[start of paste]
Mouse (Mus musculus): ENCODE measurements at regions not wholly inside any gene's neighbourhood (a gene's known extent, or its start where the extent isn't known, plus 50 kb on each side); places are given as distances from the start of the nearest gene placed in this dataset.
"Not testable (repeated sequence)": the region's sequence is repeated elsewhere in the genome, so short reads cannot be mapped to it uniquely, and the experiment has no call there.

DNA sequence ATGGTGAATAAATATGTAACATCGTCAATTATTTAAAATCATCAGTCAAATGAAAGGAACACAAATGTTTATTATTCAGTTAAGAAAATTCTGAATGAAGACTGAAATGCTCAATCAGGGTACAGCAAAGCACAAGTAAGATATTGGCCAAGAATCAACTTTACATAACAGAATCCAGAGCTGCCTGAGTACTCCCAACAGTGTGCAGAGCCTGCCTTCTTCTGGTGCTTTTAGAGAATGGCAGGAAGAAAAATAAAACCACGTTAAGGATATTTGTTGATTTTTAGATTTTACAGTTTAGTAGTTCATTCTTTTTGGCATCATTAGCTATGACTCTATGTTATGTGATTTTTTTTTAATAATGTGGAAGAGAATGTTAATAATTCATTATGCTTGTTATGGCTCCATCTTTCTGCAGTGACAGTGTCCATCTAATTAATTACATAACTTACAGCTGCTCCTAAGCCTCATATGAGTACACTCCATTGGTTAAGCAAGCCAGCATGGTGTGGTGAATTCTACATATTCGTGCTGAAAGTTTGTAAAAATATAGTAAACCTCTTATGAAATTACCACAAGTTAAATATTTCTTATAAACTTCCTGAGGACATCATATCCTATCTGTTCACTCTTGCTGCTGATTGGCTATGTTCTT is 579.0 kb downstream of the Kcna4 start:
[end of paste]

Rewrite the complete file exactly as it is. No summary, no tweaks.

Mouse (Mus musculus): ENCODE measurements at regions not wholly inside any gene's neighbourhood (a gene's known extent, or its start where the extent isn't known, plus 50 kb on each side); places are given as distances from the start of the nearest gene placed in this dataset.
"Not testable (repeated sequence)": the region's sequence is repeated elsewhere in the genome, so short reads cannot be mapped to it uniquely, and the experiment has no call there.

DNA sequence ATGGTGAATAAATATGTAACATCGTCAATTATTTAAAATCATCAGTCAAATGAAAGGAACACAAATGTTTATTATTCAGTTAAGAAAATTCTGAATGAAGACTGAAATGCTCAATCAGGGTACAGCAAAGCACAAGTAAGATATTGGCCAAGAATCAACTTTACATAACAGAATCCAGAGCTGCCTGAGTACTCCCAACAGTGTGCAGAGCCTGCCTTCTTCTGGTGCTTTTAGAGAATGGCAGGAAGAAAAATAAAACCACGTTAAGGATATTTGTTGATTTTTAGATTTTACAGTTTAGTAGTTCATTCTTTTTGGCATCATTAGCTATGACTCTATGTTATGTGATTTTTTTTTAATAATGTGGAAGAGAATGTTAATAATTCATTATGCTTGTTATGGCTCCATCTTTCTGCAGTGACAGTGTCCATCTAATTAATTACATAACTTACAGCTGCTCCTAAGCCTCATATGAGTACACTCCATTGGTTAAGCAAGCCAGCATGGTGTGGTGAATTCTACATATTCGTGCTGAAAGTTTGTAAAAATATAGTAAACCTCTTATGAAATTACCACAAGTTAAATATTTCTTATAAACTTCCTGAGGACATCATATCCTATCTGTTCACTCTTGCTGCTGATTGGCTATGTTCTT is 579.0 kb downstream of the Kcna4 start: